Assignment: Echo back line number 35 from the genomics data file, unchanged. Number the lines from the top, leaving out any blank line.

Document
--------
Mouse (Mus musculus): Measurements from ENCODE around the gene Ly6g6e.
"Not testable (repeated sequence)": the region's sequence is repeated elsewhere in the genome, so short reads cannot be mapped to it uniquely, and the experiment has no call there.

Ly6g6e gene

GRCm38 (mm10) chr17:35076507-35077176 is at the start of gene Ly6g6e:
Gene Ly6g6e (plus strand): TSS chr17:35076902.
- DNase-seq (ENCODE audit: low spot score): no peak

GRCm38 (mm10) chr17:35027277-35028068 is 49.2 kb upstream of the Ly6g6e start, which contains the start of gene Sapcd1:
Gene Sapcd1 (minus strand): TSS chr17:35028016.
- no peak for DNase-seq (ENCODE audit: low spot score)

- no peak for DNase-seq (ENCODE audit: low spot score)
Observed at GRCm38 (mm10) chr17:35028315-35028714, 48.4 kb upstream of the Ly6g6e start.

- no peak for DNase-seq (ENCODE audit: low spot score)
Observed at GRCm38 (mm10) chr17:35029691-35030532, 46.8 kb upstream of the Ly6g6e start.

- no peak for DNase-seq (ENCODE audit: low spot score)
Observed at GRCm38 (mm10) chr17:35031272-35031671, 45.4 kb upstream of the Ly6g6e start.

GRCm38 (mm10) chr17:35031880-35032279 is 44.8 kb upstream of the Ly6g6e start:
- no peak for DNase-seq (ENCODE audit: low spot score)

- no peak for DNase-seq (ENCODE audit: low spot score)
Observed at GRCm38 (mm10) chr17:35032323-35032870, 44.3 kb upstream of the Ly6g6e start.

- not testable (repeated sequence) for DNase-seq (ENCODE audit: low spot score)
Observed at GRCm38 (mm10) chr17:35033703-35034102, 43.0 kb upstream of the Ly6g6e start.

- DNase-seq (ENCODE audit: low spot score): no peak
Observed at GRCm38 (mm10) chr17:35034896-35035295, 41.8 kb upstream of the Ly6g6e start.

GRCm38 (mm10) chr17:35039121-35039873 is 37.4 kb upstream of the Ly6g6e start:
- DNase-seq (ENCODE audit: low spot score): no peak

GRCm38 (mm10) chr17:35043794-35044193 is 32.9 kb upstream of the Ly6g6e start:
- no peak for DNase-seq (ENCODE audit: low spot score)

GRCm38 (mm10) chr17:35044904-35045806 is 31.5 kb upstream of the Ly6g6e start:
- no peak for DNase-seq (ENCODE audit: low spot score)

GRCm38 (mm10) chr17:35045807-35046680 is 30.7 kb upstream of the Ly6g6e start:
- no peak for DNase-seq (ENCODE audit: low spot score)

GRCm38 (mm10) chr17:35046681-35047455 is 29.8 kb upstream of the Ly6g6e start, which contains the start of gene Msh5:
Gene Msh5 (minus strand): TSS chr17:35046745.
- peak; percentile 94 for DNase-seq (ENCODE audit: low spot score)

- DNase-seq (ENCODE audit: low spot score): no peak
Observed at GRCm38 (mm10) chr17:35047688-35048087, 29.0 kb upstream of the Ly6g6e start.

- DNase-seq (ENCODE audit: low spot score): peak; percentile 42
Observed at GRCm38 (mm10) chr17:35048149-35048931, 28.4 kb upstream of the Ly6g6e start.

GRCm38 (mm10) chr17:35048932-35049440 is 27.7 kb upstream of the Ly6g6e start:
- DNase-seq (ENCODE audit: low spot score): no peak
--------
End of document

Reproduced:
- DNase-seq (ENCODE audit: low spot score): no peak